Computer technology teacher Andrew Maxsimic helps Stone Therrien on a multimedia project in class in January 2021. Credit: Linda Coan O'Kresik / BDN

Hampden Academy history teacher Beth Kilgore started her 10-day quarantine Thursday morning after finding out that she had been in contact with someone at school Wednesday who had tested positive for COVID-19. But as she started her quarantine, she learned that she and fellow educators would now be eligible to get vaccinated.

“I’m relieved and it’s pretty timely,” Kilgore said. “Just the sheer number of people that I come in contact with on a daily basis, I think, really justifies pushing teachers closer to the front of the line.”

Maine was initially in the minority of states not prioritizing vaccinations for teachers after it switched to a strictly age-based eligibility system last week. But after President Joe Biden instructed states to offer vaccinations to educators on Tuesday, Gov. Janet Mills announced the following day that teachers, bus drivers and other school staff, as well as child care workers, would be eligible to be vaccinated regardless of their age.

Four public school teachers and two district leaders said Thursday they were relieved. As new cases decline, they said they’re hearing more from community members that they want schools to be open in person full time. But opening full-time was a risk without offering teachers the chance to be vaccinated, they said.

Since the fall, Jesse Hargrove has been teaching social studies at Hermon High School in person four days a week and remotely on Mondays. While he hasn’t felt unsafe because of the school’s safety protocols, vaccinations for school staff are key to allowing schools to eventually offer more in-person instruction, he said.

“We have no control, no authority over what our students and their families do when they’re not in school,” Hargrove said. “So knowing that there is still a potential risk, especially for some of our more vulnerable teacher populations, it’s important for them to be vaccinated.”

The reason Maine initially decided against prioritizing teachers was the relatively safe environment schools have created by following strict masking, social distancing and cleaning protocols throughout the school year, Maine Center for Disease Control and Prevention Director Nirav Shah told Maine Education Association members in February. Schools have not proven to be virus super-spreaders, but three of the four teachers who spoke with the Bangor Daily News on Thursday have had to quarantine over the past few months after coming into contact with someone at school who tested positive for COVID-19.

Siblings Lyndsee Reed, a sophomore, and Eli Reed, a senior, walk in to Hermon High School together for one of their in-person school days. Credit: Linda Coan O'Kresik / BDN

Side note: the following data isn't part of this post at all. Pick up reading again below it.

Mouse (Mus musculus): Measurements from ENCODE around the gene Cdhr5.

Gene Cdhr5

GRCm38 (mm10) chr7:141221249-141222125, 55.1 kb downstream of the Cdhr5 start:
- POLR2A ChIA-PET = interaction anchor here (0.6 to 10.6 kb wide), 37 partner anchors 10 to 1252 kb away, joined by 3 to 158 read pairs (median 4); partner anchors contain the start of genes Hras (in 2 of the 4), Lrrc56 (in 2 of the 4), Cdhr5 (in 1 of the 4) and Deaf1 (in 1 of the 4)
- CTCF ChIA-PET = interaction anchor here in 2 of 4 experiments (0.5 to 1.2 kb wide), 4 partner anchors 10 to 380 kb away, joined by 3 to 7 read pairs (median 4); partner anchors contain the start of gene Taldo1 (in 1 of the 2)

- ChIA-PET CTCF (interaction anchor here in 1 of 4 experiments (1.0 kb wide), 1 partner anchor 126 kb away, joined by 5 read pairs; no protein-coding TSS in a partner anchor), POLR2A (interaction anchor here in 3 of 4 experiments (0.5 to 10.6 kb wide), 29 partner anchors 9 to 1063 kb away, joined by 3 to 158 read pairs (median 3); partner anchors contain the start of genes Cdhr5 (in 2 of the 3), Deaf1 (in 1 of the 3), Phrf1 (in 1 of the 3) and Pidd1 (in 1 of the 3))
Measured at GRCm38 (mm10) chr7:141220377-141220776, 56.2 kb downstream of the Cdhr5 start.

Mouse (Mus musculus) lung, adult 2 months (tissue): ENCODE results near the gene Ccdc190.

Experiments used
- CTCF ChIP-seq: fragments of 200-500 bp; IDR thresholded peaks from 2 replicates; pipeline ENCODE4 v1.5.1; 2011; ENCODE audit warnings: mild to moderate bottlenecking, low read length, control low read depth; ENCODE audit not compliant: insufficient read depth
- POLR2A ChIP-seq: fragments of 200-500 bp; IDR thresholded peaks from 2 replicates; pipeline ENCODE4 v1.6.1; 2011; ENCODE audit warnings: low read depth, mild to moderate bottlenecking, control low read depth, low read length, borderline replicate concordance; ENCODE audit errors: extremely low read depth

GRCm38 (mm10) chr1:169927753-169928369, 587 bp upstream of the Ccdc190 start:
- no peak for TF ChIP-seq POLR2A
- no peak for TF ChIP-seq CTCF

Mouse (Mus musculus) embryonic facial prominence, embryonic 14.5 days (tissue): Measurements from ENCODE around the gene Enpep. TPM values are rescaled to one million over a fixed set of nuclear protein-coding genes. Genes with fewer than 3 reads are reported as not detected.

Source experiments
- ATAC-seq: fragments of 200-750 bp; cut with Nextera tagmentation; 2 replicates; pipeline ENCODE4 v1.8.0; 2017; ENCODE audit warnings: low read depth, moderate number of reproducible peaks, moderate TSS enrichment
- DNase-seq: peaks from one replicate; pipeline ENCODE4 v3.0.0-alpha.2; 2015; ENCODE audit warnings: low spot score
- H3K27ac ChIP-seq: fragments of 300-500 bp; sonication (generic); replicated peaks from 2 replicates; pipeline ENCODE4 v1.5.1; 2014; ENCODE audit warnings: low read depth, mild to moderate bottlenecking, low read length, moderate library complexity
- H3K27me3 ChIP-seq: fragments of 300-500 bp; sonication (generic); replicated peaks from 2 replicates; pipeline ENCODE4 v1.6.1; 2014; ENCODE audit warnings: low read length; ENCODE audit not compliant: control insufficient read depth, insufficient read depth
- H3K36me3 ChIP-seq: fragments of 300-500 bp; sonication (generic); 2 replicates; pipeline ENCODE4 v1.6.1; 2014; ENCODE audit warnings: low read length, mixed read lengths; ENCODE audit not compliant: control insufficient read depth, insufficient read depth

“I have felt pretty safe myself,” said music teacher Matthew Madore, who teaches in-person at Earl C. McGraw and George B. Weatherbee elementary schools in Hampden. “But at the same time, I would feel a lot more relaxed and less anxious if I had my vaccine and I knew that I could go about my day and teach and not have to have that worry in the back of my mind.”

The previous age-based system would have meant that some teachers, such as Madore, 39, and Rose Skilling, 27, who teaches music at Gorham Middle School, would not become eligible for the vaccine until the end of the school year.

“Even though I know age plays a factor in risk and that hopefully helps me, I also know that I see close to 100 students a week,” Skilling said. “So it’s definitely a good feeling to have that protection.”

Vaccinations for teachers will not automatically mean that schools reopen for full-time, in-person instruction, according to school leaders in Brewer and the Hampden area, where students attend in person part-time.

The main factor preventing that is the physical distancing that requires smaller classes, said Regan Nickels, superintendent of Regional School Unit 22 in the Hampden area.

“I think how vaccination interacts with spacing is the question,” Brewer Superintendent Gregg Palmer said. “If that formula doesn’t change, then we would still be in a similar place to maintain compliance.”

However, after educators have been vaccinated, district leaders expect the number of unexpected school closures and people needing to quarantine due to COVID-19 cases to sharply decline.

“Once the vaccination protocol has been fulfilled and enough time has gone by since the second vaccination, people are exempted from needing to quarantine,” Nickels said. “So that will be a significant help to us for keeping staff on our campuses.”

Nickels said about 80 percent of teachers and school staff have said they would like to be vaccinated in a survey she conducted of RSU 22 staff.